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Transgender

Trans Woman Referenced by Dave Chappelle Dies by Suicide

Dorman
Image via Facebook

Daphne Dorman, who Chappelle said was fine with his transgender jokes, was an actress, comedian, and software engineer.

Nbroverman

Up-and-coming transgender performer Daphne Dorman died by suicide Friday, the Office of Transgender Initiatives for the City & County of San Francisco confirmed to the New York Daily News.

Dorman was known by some as the transgender person comedian Dave Chappelle tested his trans-based jokes on, claiming she was "laughing the hardest." Dorman confirmed Chappelle's description, though that didn't change the perception by many that Chappelle's recent Netflix special, Sticks and Stones, was offensively and lazily transphobic.

Originally from Philadelphia, Dorman moved to San Francisco, where she worked as not only a software engineer but a budding comedian and actress.

On Friday, Dorman left a "goodbye" message on Facebook. She leaves behind a daughter.

If you are a trans or gender-nonconforming person considering suicide, Trans Lifeline can be reached at (877) 565-8860. LGBTQ youth (ages 24 and younger) can reach the Trevor Project Lifeline at (866) 488-7386. You can also access chat services at TheTrevorProject.org/Help or text START to 678678. The National Suicide Prevention Lifeline at (800) 273-8255 can be reached 24 hours a day by people of all ages and identities.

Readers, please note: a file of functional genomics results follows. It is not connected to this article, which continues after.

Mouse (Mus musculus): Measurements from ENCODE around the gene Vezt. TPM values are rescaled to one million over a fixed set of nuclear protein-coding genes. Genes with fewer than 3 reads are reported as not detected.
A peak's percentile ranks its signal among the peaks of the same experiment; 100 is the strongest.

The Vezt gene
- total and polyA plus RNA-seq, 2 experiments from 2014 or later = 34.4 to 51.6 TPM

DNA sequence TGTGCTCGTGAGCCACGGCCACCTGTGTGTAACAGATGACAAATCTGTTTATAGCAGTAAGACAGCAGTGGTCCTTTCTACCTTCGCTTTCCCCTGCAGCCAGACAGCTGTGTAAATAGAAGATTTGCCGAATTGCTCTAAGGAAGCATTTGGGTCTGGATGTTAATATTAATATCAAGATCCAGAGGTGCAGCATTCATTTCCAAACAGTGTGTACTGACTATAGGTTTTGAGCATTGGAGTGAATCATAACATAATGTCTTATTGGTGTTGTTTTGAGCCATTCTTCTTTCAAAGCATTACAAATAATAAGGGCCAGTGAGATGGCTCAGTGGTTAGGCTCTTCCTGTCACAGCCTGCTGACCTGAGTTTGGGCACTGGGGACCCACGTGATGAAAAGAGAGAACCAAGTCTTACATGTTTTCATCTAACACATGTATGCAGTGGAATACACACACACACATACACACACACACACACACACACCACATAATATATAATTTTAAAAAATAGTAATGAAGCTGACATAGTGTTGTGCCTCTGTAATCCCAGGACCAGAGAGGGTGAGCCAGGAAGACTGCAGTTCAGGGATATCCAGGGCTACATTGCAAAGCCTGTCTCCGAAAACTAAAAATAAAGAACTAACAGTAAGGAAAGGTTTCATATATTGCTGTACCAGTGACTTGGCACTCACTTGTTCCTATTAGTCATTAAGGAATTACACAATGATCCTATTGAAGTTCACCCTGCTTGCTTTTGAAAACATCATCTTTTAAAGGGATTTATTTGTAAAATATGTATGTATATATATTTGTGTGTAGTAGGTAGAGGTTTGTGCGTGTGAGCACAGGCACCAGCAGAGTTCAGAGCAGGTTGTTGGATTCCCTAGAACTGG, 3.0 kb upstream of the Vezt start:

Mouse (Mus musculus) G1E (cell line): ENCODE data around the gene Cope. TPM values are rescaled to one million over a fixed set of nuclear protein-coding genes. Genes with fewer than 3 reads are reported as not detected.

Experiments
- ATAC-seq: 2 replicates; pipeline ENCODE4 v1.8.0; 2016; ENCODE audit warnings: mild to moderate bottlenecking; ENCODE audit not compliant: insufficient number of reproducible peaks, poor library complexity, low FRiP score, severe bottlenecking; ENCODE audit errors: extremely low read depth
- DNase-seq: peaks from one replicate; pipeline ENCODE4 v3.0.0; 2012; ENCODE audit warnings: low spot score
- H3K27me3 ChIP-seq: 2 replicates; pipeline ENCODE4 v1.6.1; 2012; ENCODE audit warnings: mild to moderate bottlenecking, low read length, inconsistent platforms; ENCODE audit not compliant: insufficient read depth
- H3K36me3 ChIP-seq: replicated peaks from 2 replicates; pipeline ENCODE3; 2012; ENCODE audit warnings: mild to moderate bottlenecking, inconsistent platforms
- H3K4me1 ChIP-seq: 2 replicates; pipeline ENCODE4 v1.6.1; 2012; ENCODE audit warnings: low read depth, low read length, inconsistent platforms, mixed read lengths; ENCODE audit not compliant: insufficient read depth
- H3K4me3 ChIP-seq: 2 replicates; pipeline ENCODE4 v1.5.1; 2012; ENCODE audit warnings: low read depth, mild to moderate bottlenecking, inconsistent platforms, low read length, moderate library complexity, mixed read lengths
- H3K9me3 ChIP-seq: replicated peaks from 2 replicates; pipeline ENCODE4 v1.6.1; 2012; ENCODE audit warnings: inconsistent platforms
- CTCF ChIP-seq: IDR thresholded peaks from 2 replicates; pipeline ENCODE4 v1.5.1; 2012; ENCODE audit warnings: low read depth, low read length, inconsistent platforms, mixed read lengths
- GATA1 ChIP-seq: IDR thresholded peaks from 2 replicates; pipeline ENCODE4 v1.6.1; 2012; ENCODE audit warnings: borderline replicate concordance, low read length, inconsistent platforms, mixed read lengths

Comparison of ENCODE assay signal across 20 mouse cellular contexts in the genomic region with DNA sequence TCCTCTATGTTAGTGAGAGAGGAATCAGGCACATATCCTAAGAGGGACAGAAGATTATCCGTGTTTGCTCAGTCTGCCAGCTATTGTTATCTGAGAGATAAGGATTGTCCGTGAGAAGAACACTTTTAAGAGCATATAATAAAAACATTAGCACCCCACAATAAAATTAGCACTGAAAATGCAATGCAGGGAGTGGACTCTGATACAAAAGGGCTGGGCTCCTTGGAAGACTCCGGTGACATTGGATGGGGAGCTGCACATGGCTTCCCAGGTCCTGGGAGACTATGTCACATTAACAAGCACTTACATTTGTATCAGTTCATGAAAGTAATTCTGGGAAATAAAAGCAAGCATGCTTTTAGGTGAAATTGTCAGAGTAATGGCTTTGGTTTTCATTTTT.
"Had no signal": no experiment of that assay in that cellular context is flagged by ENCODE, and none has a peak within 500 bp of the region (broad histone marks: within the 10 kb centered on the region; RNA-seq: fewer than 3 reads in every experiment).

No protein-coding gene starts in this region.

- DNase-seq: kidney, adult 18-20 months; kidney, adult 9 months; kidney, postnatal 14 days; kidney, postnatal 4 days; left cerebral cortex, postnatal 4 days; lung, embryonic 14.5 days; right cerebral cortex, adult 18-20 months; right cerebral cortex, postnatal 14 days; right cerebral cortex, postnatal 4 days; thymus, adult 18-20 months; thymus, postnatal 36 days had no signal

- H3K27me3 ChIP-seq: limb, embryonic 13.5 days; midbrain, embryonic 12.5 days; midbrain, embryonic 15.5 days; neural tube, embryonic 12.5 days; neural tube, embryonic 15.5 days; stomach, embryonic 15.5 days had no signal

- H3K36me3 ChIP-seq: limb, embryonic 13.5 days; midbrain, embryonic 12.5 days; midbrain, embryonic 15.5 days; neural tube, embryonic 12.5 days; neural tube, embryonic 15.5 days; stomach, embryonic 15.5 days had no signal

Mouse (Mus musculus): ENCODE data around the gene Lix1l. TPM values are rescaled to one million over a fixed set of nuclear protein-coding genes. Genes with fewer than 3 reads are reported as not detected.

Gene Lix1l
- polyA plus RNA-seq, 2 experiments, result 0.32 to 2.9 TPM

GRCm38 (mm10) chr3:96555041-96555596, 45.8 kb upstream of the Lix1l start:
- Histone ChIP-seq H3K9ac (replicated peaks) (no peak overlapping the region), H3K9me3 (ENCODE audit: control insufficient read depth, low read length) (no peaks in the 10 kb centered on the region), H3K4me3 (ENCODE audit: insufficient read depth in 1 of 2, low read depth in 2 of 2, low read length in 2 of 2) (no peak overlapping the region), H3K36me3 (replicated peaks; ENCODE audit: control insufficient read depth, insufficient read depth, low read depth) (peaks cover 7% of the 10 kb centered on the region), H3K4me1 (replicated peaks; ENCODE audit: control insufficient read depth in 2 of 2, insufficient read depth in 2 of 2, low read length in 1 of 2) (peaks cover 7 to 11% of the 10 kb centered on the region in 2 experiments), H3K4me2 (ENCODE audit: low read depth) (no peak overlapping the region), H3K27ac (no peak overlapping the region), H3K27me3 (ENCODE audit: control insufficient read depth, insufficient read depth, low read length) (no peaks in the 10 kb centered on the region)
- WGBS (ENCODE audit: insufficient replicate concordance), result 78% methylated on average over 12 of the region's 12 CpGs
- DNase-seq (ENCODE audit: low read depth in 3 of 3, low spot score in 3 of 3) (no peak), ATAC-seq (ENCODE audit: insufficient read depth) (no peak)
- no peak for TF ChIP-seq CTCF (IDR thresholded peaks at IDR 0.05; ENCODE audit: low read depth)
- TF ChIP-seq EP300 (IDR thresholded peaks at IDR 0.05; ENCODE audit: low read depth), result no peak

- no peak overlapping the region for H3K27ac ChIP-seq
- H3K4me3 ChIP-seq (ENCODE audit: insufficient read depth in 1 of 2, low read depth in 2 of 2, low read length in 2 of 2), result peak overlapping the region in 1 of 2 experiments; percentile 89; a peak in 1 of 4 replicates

Nbroverman
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Neal Broverman

Neal Broverman is the Editorial Director, Print of Pride Media, publishers of The Advocate, Out, Out Traveler, and Plus, spending more than 20 years in journalism. He indulges his interest in transportation and urban planning with regular contributions to Los Angeles magazine, and his work has also appeared in the Los Angeles Times and USA Today. He lives in the City of Angels with his husband, children, and their chiweenie.
Neal Broverman is the Editorial Director, Print of Pride Media, publishers of The Advocate, Out, Out Traveler, and Plus, spending more than 20 years in journalism. He indulges his interest in transportation and urban planning with regular contributions to Los Angeles magazine, and his work has also appeared in the Los Angeles Times and USA Today. He lives in the City of Angels with his husband, children, and their chiweenie.